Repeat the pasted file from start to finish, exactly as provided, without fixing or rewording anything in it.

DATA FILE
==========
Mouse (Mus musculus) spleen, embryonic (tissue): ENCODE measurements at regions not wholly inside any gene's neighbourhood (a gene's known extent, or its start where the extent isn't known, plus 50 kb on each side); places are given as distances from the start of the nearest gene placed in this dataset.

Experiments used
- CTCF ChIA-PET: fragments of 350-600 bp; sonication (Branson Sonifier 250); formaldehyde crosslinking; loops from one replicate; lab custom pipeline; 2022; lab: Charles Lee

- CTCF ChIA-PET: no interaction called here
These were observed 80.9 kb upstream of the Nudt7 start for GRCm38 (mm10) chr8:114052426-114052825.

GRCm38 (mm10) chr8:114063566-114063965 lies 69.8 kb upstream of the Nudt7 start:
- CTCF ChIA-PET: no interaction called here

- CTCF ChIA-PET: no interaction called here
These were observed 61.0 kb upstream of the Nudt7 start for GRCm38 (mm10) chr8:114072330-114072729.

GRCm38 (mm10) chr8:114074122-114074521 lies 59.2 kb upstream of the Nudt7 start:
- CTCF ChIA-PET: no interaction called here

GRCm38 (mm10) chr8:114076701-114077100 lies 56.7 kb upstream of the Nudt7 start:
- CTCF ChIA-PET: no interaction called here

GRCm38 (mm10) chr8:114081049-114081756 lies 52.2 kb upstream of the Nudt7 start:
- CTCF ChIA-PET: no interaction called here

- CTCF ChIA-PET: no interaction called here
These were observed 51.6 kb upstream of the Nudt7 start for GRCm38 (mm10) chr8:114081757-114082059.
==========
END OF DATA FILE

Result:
Mouse (Mus musculus) spleen, embryonic (tissue): ENCODE measurements at regions not wholly inside any gene's neighbourhood (a gene's known extent, or its start where the extent isn't known, plus 50 kb on each side); places are given as distances from the start of the nearest gene placed in this dataset.

Experiments used
- CTCF ChIA-PET: fragments of 350-600 bp; sonication (Branson Sonifier 250); formaldehyde crosslinking; loops from one replicate; lab custom pipeline; 2022; lab: Charles Lee

- CTCF ChIA-PET: no interaction called here
These were observed 80.9 kb upstream of the Nudt7 start for GRCm38 (mm10) chr8:114052426-114052825.

GRCm38 (mm10) chr8:114063566-114063965 lies 69.8 kb upstream of the Nudt7 start:
- CTCF ChIA-PET: no interaction called here

- CTCF ChIA-PET: no interaction called here
These were observed 61.0 kb upstream of the Nudt7 start for GRCm38 (mm10) chr8:114072330-114072729.

GRCm38 (mm10) chr8:114074122-114074521 lies 59.2 kb upstream of the Nudt7 start:
- CTCF ChIA-PET: no interaction called here

GRCm38 (mm10) chr8:114076701-114077100 lies 56.7 kb upstream of the Nudt7 start:
- CTCF ChIA-PET: no interaction called here

GRCm38 (mm10) chr8:114081049-114081756 lies 52.2 kb upstream of the Nudt7 start:
- CTCF ChIA-PET: no interaction called here

- CTCF ChIA-PET: no interaction called here
These were observed 51.6 kb upstream of the Nudt7 start for GRCm38 (mm10) chr8:114081757-114082059.